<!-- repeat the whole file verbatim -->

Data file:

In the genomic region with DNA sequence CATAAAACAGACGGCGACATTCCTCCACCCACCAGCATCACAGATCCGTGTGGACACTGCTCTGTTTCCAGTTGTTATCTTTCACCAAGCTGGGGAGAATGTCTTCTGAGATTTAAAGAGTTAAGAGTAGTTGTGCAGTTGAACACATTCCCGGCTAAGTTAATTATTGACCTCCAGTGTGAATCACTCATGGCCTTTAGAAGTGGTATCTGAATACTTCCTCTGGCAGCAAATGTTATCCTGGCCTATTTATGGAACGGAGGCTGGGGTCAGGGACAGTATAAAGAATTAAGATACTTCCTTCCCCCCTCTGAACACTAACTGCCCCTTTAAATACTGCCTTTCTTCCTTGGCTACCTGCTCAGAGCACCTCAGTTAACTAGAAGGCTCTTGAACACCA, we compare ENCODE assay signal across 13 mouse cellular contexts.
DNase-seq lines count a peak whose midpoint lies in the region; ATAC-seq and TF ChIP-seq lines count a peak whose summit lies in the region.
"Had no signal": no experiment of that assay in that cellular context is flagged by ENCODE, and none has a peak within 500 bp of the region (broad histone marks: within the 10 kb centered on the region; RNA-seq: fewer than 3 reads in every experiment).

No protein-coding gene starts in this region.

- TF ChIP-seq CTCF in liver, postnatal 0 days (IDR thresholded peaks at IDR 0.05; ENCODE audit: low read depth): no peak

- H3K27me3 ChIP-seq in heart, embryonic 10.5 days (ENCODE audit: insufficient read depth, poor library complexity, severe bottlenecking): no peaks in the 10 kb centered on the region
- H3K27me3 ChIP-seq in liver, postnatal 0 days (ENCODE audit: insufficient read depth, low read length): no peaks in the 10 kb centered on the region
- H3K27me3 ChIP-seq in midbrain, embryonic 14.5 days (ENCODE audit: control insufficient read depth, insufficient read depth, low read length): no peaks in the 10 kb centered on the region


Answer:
In the genomic region with DNA sequence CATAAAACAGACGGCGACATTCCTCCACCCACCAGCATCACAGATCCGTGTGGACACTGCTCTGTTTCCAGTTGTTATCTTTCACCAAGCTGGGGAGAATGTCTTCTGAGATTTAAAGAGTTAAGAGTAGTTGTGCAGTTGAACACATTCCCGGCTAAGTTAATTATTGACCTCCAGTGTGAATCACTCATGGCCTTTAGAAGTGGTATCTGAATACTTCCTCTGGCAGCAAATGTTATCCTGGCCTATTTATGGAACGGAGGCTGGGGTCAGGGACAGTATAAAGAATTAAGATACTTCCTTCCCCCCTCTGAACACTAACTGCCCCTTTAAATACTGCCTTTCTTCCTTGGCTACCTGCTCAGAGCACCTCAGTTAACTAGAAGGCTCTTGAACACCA, we compare ENCODE assay signal across 13 mouse cellular contexts.
DNase-seq lines count a peak whose midpoint lies in the region; ATAC-seq and TF ChIP-seq lines count a peak whose summit lies in the region.
"Had no signal": no experiment of that assay in that cellular context is flagged by ENCODE, and none has a peak within 500 bp of the region (broad histone marks: within the 10 kb centered on the region; RNA-seq: fewer than 3 reads in every experiment).

No protein-coding gene starts in this region.

- TF ChIP-seq CTCF in liver, postnatal 0 days (IDR thresholded peaks at IDR 0.05; ENCODE audit: low read depth): no peak

- H3K27me3 ChIP-seq in heart, embryonic 10.5 days (ENCODE audit: insufficient read depth, poor library complexity, severe bottlenecking): no peaks in the 10 kb centered on the region
- H3K27me3 ChIP-seq in liver, postnatal 0 days (ENCODE audit: insufficient read depth, low read length): no peaks in the 10 kb centered on the region
- H3K27me3 ChIP-seq in midbrain, embryonic 14.5 days (ENCODE audit: control insufficient read depth, insufficient read depth, low read length): no peaks in the 10 kb centered on the region